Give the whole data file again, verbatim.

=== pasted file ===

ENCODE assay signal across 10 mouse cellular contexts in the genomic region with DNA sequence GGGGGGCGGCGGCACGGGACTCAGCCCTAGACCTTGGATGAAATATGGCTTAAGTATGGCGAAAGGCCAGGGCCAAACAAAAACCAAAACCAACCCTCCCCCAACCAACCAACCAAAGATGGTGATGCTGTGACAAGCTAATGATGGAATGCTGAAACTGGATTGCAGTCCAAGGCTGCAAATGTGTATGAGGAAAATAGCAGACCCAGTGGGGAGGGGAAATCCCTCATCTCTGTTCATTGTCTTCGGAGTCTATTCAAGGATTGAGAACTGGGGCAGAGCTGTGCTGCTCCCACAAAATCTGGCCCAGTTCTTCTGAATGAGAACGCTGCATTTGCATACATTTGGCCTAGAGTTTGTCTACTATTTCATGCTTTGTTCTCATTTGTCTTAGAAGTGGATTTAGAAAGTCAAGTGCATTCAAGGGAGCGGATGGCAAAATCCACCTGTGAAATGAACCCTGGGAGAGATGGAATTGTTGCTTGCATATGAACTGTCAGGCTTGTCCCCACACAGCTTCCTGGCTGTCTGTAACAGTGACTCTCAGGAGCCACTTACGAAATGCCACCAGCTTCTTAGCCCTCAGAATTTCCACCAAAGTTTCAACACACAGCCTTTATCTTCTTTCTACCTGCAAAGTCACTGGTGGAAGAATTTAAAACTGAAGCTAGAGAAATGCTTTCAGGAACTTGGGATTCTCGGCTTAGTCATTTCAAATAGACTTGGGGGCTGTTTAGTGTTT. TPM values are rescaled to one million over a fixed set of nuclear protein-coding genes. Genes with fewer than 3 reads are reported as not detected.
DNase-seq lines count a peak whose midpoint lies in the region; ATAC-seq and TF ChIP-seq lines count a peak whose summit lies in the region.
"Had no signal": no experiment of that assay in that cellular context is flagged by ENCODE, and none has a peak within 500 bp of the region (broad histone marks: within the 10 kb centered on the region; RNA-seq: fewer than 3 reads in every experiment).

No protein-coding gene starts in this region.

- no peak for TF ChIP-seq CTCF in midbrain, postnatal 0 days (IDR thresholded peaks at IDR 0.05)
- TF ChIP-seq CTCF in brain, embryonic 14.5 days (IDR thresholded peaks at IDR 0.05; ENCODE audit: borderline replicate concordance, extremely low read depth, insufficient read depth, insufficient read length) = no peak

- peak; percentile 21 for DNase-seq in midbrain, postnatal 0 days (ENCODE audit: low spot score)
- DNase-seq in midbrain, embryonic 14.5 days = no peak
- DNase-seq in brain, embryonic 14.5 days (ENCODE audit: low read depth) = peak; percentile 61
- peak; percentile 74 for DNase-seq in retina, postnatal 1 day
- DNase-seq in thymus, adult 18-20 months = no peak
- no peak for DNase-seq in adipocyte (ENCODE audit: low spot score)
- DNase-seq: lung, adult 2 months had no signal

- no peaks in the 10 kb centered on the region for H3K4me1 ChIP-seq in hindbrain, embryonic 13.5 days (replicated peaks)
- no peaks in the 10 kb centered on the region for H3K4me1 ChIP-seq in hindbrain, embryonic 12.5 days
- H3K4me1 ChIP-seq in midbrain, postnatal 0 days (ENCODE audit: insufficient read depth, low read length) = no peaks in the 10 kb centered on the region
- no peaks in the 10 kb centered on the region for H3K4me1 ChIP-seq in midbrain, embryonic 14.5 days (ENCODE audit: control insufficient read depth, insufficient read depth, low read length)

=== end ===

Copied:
ENCODE assay signal across 10 mouse cellular contexts in the genomic region with DNA sequence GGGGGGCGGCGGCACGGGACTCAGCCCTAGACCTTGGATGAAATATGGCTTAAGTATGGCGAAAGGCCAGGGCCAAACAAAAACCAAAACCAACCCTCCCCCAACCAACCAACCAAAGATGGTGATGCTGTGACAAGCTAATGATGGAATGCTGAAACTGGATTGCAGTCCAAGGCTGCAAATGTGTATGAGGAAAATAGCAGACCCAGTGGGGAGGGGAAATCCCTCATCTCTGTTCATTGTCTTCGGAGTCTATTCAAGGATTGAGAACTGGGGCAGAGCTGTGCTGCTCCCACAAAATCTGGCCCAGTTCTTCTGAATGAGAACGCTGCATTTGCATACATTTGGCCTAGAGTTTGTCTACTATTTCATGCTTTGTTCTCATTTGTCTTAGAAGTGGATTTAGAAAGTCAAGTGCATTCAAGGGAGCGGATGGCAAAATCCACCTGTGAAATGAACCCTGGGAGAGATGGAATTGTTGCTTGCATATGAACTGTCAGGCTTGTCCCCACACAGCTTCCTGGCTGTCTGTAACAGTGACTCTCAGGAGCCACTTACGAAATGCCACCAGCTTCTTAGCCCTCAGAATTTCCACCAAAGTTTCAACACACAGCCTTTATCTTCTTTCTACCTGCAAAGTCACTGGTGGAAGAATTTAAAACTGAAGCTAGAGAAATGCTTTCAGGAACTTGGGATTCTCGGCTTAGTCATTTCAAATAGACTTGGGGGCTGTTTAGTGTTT. TPM values are rescaled to one million over a fixed set of nuclear protein-coding genes. Genes with fewer than 3 reads are reported as not detected.
DNase-seq lines count a peak whose midpoint lies in the region; ATAC-seq and TF ChIP-seq lines count a peak whose summit lies in the region.
"Had no signal": no experiment of that assay in that cellular context is flagged by ENCODE, and none has a peak within 500 bp of the region (broad histone marks: within the 10 kb centered on the region; RNA-seq: fewer than 3 reads in every experiment).

No protein-coding gene starts in this region.

- no peak for TF ChIP-seq CTCF in midbrain, postnatal 0 days (IDR thresholded peaks at IDR 0.05)
- TF ChIP-seq CTCF in brain, embryonic 14.5 days (IDR thresholded peaks at IDR 0.05; ENCODE audit: borderline replicate concordance, extremely low read depth, insufficient read depth, insufficient read length) = no peak

- peak; percentile 21 for DNase-seq in midbrain, postnatal 0 days (ENCODE audit: low spot score)
- DNase-seq in midbrain, embryonic 14.5 days = no peak
- DNase-seq in brain, embryonic 14.5 days (ENCODE audit: low read depth) = peak; percentile 61
- peak; percentile 74 for DNase-seq in retina, postnatal 1 day
- DNase-seq in thymus, adult 18-20 months = no peak
- no peak for DNase-seq in adipocyte (ENCODE audit: low spot score)
- DNase-seq: lung, adult 2 months had no signal

- no peaks in the 10 kb centered on the region for H3K4me1 ChIP-seq in hindbrain, embryonic 13.5 days (replicated peaks)
- no peaks in the 10 kb centered on the region for H3K4me1 ChIP-seq in hindbrain, embryonic 12.5 days
- H3K4me1 ChIP-seq in midbrain, postnatal 0 days (ENCODE audit: insufficient read depth, low read length) = no peaks in the 10 kb centered on the region
- no peaks in the 10 kb centered on the region for H3K4me1 ChIP-seq in midbrain, embryonic 14.5 days (ENCODE audit: control insufficient read depth, insufficient read depth, low read length)